Back in 2005, I spoke at the Asilomar meeting of the California Math Council. In that session (cheerfully titled “Nothing Works”,) I presented a great many ideas about every aspect of the art of teaching math (slides | outline | article). Among those ideas:
- Make mathematical mistakes on purpose or otherwise, and model a positive response to those.
- Do not praise correct answers. They are their own reward, and over time such praise only serves to intimidate students from speaking up if they’re not 100% confident.
- If you must praise something: praise student participation when they speak up even when they are unsure — whether their answer is correct or not.
These ideas have gone mainstream now, thanks to Carol Dweck and Jo Boaler, two Stanford profs who have been researching and promoting the notion of growth mindset. If you are not familiar with this now well-known concept, by all means look it up: it is not the answer to everything, but it is important.
But on to today’s topic. Mindset is usually discussed in reference to students. What would it mean for teachers to have a growth mindset about their own work?
We all know that teaching is an emotional roller coaster — we are thrilled if a class goes well, depressed if it doesn’t. But the reality, I’m afraid, is that every lesson we teach is a failure in one respect or another: some students found it too difficult or too easy; some students were engaged, but didn’t learn what we had hoped; some students picked up some skills, but not the underlying concepts; and so on. I’m not saying this to bring you down. Quite the opposite: we learn a lot by paying attention to these daily challenges — in fact, they are the main avenue to professional growth, especially if we discuss them with our colleagues.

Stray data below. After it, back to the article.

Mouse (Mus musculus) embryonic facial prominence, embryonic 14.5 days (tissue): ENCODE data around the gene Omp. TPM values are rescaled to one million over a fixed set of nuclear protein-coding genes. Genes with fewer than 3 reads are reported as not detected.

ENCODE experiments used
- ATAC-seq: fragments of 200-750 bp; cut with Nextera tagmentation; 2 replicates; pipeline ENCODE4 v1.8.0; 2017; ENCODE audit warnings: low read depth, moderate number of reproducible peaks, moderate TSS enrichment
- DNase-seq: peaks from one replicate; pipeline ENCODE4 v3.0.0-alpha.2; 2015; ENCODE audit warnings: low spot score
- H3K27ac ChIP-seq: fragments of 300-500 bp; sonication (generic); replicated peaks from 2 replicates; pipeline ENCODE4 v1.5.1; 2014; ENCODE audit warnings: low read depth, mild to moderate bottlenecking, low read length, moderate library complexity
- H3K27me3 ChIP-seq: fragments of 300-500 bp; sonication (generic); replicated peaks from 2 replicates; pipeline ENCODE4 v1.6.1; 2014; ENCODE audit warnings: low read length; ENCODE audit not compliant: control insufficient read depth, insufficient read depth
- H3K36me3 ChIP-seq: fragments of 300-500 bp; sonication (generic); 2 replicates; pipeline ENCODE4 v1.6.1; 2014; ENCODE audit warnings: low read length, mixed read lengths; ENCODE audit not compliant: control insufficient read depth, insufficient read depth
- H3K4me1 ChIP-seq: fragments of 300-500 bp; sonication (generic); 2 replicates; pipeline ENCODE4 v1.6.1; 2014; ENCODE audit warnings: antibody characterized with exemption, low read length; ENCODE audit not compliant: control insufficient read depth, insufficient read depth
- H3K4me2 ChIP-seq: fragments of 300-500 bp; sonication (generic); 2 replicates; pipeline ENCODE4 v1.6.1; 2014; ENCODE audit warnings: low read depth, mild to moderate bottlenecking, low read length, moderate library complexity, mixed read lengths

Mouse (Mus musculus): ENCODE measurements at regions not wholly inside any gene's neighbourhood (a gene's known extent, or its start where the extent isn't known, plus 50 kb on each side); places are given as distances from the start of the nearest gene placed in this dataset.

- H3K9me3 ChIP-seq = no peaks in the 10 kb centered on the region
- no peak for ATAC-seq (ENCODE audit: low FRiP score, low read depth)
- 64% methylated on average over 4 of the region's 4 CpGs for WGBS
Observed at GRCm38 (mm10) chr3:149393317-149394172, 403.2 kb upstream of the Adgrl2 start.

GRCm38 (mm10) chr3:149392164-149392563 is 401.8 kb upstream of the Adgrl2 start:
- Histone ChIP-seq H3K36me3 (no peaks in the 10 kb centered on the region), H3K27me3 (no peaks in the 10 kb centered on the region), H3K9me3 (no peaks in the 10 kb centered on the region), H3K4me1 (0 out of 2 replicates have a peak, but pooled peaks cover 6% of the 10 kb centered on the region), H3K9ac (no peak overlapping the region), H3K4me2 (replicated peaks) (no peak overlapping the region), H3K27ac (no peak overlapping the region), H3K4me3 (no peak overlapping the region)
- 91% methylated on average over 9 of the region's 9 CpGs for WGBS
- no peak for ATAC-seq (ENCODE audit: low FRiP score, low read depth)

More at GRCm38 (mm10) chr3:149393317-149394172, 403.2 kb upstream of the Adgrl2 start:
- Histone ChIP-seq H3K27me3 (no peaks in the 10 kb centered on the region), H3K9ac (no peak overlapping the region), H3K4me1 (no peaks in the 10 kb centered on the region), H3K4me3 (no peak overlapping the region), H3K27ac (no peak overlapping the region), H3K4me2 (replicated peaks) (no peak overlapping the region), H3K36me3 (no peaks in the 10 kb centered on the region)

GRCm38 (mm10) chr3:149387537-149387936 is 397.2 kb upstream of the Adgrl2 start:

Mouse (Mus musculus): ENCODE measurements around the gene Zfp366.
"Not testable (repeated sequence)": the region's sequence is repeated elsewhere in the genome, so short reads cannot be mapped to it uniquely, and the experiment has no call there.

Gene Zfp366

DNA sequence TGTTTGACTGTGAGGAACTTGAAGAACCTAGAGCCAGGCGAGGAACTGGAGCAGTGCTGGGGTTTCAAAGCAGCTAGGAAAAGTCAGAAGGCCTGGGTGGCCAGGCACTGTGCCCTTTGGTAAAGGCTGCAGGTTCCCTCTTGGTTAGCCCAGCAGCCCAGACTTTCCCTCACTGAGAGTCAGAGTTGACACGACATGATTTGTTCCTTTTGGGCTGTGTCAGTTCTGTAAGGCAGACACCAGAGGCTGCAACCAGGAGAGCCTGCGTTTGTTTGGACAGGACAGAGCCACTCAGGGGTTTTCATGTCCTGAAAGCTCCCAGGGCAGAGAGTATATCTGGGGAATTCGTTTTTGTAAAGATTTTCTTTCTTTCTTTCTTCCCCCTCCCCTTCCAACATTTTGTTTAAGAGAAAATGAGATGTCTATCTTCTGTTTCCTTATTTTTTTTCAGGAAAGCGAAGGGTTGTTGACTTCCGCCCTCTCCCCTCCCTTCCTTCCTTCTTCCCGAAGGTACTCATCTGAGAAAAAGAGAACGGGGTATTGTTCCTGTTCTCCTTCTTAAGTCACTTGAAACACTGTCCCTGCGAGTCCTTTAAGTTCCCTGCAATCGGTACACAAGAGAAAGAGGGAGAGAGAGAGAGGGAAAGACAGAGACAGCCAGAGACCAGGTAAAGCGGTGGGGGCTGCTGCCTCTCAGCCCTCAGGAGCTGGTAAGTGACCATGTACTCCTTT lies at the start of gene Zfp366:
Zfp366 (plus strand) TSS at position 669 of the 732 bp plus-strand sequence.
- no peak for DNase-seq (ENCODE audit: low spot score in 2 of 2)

On the other hand, obsessing about them, and trying to anticipate every possible bump in the road is asking too much of ourselves. Becoming a better teacher, paradoxically, is only possible if one accepts that each class we teach will of necessity be imperfect. We learn a lot more by keeping the job manageable, and staying in the profession for many years, than by making unrealistic demands on ourselves and burning out. As they say in French, the best can be the enemy of the good. Teaching is not a good profession for perfectionists.
At the other extreme, fear of feedback reflects a fixed mindset about one’s own work: don’t bring up any issues about my teaching, because it is what it is, and what it always will be! A growth mindset for a teacher has to start by acknowledging that no matter how much we have improved since our first week, all of us, always, have a long way to go. I have this image of teaching as a path. Looking back, I can see how far I have come. Looking ahead, I realize that my destination is not yet within reach.
As I move forward, I welcome any help I can get, especially from colleagues, and especially if it is based on looking at student work, student behavior, student attitudes, student misconceptions. At the heart of the journey are the questions about pedagogy: how can we be more effective with a wider range of students? What tools are available? That is already a serious, multidimensional, and ongoing challenge. And yet it’s not enough: we ourselves need to be students, and continue to deepen and extend our involvement with math. And we need to keep the conversation going about what to teach in a fast-changing world (or if that’s not a choice at our school, what to prioritize.)
Frankly, it is these challenges that make the job worthwhile. I don’t think I could have stayed in the classroom for 42 years if I ever got to a point where I believed I had nothing more to learn.
(If some of this sounds familiar, it is because this is a much expanded version of a 2010 post on teacher perfectionism.)